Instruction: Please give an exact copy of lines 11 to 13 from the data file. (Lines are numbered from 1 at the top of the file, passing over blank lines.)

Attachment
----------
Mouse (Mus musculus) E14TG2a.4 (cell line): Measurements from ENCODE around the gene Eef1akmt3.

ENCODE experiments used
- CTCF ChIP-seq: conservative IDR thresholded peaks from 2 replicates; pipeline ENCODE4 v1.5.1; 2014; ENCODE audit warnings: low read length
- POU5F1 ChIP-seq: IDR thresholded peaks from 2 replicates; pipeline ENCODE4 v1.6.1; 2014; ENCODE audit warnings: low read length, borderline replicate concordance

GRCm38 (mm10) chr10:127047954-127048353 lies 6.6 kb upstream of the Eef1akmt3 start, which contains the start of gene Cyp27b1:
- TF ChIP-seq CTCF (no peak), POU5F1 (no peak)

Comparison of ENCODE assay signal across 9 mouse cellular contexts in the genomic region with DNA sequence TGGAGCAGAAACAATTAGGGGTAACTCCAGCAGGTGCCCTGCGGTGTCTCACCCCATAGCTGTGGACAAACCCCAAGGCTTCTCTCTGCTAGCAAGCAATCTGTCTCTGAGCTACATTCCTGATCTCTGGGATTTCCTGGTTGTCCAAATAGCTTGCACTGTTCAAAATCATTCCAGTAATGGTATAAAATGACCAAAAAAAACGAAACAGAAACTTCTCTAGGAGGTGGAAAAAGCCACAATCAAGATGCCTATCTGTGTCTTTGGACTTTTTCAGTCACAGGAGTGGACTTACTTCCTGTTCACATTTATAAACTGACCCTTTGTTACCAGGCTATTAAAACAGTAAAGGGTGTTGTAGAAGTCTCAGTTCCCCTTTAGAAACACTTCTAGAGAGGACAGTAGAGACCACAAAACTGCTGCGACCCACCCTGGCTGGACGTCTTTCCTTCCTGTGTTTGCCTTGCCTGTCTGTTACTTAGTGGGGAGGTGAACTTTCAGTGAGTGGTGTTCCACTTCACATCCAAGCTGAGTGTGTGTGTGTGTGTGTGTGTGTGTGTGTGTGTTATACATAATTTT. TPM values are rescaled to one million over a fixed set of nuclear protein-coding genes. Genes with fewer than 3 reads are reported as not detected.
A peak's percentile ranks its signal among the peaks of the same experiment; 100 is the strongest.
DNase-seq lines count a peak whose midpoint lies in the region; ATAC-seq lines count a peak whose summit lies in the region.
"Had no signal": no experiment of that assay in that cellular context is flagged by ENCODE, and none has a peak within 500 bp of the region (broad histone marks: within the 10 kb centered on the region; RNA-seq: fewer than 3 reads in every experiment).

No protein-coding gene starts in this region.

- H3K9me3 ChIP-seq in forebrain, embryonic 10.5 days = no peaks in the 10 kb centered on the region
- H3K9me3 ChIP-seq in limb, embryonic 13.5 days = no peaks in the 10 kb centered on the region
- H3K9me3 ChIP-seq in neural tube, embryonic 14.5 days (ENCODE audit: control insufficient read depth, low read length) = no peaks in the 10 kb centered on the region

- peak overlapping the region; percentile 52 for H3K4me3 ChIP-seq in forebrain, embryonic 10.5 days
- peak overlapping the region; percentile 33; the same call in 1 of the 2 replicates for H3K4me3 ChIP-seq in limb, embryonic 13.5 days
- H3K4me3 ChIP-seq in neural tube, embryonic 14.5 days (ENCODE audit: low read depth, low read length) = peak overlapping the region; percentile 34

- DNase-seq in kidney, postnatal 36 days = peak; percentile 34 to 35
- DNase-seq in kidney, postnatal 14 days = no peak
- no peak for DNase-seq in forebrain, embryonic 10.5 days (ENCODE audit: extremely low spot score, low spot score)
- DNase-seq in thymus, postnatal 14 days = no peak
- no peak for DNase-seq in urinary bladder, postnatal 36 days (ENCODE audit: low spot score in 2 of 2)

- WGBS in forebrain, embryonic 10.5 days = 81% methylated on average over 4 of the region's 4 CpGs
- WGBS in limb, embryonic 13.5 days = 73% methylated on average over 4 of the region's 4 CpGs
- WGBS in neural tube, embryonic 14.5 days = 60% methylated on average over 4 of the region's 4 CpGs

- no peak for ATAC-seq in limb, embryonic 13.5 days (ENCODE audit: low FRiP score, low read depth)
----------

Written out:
No protein-coding gene starts in this region.

- H3K9me3 ChIP-seq in forebrain, embryonic 10.5 days = no peaks in the 10 kb centered on the region
- H3K9me3 ChIP-seq in limb, embryonic 13.5 days = no peaks in the 10 kb centered on the region